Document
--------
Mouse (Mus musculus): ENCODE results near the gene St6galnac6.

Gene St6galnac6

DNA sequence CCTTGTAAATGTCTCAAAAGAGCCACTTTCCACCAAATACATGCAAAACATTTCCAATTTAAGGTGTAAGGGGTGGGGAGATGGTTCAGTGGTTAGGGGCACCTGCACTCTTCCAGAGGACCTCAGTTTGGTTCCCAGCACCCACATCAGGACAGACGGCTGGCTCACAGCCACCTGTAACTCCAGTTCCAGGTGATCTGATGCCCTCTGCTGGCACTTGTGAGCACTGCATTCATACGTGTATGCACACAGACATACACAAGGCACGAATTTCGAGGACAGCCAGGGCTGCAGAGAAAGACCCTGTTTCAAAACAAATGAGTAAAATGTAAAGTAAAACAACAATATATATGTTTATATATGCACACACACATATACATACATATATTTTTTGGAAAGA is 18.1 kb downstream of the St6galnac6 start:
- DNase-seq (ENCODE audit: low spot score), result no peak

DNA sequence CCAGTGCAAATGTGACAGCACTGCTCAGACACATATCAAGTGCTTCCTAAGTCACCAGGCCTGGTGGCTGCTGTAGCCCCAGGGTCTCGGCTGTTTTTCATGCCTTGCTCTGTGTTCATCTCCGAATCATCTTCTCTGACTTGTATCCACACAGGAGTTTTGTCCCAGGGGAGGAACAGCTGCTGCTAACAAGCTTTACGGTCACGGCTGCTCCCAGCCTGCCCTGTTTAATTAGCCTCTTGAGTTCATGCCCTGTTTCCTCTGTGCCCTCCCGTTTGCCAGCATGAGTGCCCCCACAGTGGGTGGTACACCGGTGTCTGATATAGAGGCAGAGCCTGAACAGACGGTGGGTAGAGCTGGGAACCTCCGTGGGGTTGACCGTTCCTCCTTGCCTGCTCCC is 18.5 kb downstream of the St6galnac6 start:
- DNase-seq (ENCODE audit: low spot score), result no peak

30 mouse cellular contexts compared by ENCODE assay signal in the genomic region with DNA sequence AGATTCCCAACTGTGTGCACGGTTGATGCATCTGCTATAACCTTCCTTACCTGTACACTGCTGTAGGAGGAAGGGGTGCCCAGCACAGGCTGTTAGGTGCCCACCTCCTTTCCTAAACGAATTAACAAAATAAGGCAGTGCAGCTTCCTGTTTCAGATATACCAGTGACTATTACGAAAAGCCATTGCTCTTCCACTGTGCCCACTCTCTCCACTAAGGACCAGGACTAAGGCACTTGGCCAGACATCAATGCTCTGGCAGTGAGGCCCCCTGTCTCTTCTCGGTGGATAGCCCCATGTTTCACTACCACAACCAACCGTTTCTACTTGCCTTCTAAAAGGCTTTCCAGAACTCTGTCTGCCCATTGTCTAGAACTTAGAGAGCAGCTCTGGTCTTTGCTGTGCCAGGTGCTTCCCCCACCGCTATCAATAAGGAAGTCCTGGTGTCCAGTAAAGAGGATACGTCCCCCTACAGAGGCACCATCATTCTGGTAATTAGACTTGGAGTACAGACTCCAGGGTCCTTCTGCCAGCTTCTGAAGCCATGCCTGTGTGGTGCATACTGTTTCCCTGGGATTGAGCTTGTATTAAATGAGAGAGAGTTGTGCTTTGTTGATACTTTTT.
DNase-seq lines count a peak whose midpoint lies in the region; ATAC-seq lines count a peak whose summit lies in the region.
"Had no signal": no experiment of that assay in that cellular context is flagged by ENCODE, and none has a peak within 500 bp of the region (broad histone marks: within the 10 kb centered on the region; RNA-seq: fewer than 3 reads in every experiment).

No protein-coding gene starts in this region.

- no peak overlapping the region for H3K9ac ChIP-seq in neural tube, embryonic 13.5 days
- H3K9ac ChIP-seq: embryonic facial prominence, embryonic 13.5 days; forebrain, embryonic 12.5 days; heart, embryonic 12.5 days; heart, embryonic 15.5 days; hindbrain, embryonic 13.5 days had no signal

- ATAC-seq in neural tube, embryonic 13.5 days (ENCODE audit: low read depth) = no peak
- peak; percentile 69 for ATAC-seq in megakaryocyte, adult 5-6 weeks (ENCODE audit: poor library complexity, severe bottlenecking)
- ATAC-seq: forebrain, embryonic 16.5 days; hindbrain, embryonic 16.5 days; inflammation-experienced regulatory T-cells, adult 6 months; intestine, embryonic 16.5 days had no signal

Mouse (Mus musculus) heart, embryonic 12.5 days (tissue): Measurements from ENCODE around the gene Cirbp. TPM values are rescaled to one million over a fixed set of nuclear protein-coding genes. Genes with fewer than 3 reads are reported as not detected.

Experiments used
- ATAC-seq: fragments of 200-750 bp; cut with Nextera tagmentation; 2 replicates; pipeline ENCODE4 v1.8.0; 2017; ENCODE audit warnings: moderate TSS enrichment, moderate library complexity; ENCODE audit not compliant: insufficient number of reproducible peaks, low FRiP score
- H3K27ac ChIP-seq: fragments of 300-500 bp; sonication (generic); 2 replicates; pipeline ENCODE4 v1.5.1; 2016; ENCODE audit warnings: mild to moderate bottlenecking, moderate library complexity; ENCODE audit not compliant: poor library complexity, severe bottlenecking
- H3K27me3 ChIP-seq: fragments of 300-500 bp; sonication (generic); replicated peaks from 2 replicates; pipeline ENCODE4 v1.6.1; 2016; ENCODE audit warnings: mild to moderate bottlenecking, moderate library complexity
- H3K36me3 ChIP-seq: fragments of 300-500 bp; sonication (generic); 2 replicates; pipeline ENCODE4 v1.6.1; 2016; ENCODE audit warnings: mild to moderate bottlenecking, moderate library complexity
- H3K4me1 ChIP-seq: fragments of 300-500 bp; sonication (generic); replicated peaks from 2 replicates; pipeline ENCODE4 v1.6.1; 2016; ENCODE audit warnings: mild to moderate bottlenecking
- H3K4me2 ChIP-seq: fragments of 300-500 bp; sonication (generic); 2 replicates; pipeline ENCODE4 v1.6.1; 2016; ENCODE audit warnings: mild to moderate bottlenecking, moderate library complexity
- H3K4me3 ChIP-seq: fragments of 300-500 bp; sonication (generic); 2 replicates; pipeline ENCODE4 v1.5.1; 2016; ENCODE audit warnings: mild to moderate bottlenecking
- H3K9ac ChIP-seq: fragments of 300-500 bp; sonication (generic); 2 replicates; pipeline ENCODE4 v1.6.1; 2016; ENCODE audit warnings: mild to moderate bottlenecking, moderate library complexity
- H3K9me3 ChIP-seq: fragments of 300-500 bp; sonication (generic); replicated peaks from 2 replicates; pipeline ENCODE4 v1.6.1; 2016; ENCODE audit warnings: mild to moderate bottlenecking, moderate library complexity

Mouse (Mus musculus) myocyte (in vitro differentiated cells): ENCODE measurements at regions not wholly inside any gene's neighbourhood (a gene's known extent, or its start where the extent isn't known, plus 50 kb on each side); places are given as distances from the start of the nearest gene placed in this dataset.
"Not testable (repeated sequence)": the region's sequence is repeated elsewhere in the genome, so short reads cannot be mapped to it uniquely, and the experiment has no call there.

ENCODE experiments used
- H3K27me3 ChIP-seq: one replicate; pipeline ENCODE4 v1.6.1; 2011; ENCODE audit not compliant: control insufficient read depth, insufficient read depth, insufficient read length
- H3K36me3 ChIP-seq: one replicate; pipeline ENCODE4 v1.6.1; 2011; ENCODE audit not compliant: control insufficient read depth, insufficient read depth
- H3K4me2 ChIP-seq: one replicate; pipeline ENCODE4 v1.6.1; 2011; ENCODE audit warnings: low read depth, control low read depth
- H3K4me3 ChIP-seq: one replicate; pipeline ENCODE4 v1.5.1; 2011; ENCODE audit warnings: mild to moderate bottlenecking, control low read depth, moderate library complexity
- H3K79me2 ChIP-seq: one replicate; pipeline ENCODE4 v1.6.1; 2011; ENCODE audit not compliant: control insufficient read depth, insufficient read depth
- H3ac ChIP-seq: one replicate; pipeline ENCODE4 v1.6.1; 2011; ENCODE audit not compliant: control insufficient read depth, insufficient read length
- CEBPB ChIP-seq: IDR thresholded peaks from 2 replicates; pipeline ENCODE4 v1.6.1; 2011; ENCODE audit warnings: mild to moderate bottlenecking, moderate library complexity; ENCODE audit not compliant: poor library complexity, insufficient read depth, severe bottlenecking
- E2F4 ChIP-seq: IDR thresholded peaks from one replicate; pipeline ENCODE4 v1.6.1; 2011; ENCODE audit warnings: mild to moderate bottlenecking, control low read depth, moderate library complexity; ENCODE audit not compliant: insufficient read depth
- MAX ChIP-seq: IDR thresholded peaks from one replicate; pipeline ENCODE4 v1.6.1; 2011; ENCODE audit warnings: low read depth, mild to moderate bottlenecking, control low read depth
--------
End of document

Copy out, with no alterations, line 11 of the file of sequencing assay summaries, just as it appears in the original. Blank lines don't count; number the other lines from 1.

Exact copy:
- no peak overlapping the region for H3K9ac ChIP-seq in neural tube, embryonic 13.5 days